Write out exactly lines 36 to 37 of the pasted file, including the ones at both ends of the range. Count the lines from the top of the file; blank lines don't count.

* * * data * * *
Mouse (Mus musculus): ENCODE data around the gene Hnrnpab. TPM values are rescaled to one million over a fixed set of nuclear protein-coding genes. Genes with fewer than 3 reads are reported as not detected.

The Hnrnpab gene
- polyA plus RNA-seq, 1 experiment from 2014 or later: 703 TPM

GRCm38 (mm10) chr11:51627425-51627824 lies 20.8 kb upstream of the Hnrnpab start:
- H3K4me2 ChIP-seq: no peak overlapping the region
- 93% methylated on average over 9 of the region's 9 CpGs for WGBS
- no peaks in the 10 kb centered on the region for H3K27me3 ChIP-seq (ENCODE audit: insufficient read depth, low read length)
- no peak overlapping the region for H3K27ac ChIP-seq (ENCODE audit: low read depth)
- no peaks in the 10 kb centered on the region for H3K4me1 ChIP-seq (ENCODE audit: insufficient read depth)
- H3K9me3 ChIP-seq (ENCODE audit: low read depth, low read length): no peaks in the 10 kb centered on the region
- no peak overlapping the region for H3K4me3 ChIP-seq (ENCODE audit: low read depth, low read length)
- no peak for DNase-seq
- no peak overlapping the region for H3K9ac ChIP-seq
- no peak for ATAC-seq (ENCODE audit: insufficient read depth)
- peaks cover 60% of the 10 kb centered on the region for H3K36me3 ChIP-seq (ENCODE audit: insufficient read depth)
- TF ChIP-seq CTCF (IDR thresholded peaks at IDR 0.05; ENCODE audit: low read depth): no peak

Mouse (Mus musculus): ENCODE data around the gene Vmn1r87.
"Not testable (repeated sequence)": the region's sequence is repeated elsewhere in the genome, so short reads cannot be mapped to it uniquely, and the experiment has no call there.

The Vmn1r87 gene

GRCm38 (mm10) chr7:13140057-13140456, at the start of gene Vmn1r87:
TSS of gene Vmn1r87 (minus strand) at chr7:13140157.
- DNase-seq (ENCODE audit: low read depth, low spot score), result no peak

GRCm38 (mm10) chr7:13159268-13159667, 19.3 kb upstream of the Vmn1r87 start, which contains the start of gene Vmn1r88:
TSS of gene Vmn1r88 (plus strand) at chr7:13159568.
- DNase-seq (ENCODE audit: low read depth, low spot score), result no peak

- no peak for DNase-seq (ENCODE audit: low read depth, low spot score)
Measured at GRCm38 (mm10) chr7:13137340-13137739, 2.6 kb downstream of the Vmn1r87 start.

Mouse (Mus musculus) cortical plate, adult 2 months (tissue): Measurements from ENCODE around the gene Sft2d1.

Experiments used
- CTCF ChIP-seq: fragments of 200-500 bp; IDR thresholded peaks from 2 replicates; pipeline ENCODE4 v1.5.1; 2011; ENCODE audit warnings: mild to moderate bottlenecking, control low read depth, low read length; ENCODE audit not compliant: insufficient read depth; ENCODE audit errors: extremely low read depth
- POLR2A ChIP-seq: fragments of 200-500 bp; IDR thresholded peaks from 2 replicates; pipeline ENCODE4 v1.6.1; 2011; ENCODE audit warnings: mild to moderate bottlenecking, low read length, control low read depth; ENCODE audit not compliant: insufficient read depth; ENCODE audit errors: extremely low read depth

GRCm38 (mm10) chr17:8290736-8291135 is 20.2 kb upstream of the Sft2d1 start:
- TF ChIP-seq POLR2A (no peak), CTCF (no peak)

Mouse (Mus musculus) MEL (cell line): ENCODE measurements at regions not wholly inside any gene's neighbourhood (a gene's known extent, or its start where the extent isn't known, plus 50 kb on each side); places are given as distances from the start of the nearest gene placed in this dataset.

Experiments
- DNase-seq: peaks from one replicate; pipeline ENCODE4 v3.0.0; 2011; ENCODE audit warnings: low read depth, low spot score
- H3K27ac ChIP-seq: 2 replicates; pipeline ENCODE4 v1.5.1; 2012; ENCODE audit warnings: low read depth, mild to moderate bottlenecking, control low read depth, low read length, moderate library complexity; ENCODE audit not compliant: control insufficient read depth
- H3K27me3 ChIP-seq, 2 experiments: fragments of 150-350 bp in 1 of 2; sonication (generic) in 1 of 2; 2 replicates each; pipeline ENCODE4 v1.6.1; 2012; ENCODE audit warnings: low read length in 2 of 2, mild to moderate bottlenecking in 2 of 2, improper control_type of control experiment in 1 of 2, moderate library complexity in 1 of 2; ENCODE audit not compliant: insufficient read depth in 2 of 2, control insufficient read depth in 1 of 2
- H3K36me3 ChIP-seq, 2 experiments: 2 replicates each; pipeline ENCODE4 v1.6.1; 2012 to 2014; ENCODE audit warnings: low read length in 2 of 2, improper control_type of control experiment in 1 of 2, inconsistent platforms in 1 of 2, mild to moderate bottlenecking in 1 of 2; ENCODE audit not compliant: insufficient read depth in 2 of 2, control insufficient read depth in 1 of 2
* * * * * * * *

- DNase-seq: peaks from one replicate; pipeline ENCODE4 v3.0.0; 2011; ENCODE audit warnings: low read depth, low spot score
- H3K27ac ChIP-seq: 2 replicates; pipeline ENCODE4 v1.5.1; 2012; ENCODE audit warnings: low read depth, mild to moderate bottlenecking, control low read depth, low read length, moderate library complexity; ENCODE audit not compliant: control insufficient read depth